When it comes to duck hunting and duck hunters, there are a lot of choices out there. Everyone who loaded up with steel shot and climbed into a blind well before dawn has learned to do it their way, based on who taught them to hunt. From Mississippi to Arkansas to New York, there's a lot to being a successful duck hunter. There's a lot that can vary from hunter to hunter. But there are also universal duck hunting golden rules to keep in mind.
People may disagree about what methods work best, like what decoy spread to use (a classic argument starter). Even a waterfowl hunting guide can let some things slip. Still, there are some things you should never do while duck hunting. For instance, firearm safety and waterfowl identification shouldn't be screwed up. Many duck and geese hunters across the nation disagree about what constitutes terrible form and even poor sportsmanship regarding duck season.
I've learned lessons from a lifetime of waterfowl hunting. The men in my life taught them to me, and they became the foundation of how I hunt and why I follow the rules. Here are a few things you shouldn't forget while out in the blind.
Don't Shoot Over or Across a Partner
It's a basic rule of firearm safety and may seem obvious, but when the birds have their wings cupped as they work over the decoys, it can be easy to get caught up. Whether hunting from a pit blind or layout blinds, wild ducks have a way of swinging in and out of your shooting area. That can give a hunter tunnel vision and cause him to forget his boundaries.
Remember To Take Turns
Even with just two men in the blind, we often discuss this possibility among my hunting friends to help avoid confusion. This proposition is often the focus when group hunting with three or more people. When everyone jumps at every chance to shoot, how do you know who shot which bird? We all want to see that it was us who dropped the duck or goose lying there, and it also helps to know whether or not we missed and why.
Don't Go Skybusting
Skybusting is when a hunter shoots at birds well out of range, discouraging other birds from flying low and ruining the hunt for everyone. This term doesn't always mean shooting straight up, mind you. When you're hunting large bodies of water, ducks look closer to the decoys than they are. That often causes hunters to take overly long shots. There isn't much argument over the duck hunting fraternity's mistaken use of a federal Duck Stamp. Still, we've all been there when someone has done it right next to us.
Don't Challenge the Weather
Weather conditions can play a big part in a duck hunter's safety. Whether it is a nasty wind or ice that waterfowl hunters must cross, they need to recognize the danger and identify when it is unsafe to be on the water.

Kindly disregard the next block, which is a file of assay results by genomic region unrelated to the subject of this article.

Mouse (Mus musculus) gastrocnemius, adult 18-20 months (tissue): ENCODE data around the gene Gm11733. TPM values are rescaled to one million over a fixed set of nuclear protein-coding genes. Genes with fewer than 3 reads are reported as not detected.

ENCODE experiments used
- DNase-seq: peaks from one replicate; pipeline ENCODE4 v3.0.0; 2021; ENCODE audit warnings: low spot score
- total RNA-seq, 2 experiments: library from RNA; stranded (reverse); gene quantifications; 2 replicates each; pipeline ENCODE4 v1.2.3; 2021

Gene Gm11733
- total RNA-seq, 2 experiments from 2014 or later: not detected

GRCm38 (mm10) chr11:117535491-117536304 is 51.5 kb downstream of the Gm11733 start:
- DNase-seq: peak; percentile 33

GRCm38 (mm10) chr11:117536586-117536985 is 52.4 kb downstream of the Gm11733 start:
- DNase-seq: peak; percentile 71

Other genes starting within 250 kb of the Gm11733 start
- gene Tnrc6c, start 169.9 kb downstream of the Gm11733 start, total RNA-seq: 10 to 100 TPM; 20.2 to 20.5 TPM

Don't Overfill the Duck Blind
We see this one often, especially in photos posted to social media. Where we consistently see videos of eight or more people hunting and even shooting at the same time. The danger is too many folks shoot at once, which is plain wrong and takes us back to reason number two: don't you want to know that you hit something, or is it enough for you to take somebody else's kill home?
Flock Shooting Isn't Cool
With today's ammunition, shot loads are as powerful as ever. Still, the fact remains that the federal government banned the punt guns of yore for a reason. You're not going to strike down an entire flock of birds in one pass, and why would you want to? So when too many men (or women) shoot too many shots at one big flock, there will be birds that get wounded--mortally or not--and will fly away hurt to die a not-so-quick death.
You're not going to harvest those birds, and you know it. So I was taught not to overfill the blind and why we take turns shooting.
Don't Shoot Birds on the Water
They call it wing shooting for a reason. This rule may create the most potent argument. Still, mentors taught me never to shoot at a sitting bird unless it was already wounded. There are those out there that consider a swimming bird fair game, and so be it, but they coined the phrase "sitting duck" for a reason. Many in the Midwest shoot at grouse walking or sitting in trees because that's how people hunt them in that region, but a duck or goose waddling through a cut cornfield? Most would throw the shell at them instead.
From the Atlantic Flyway to the Pacific, whether you are using a duck call or a goose call, it always matters how you carry yourself in the blind or the boat. Waterfowl habitat and possession limit aside, everyone who hunts these birds in North America has their methods. Still, hunting is more important than the sum of its parts.
Respecting in the woods or on the water has its rewards. But following your heart is crucial.
This article was originally published on December 17, 2020.
READ MORE: 6 BEST DUCK HUNTING DOG BREEDS
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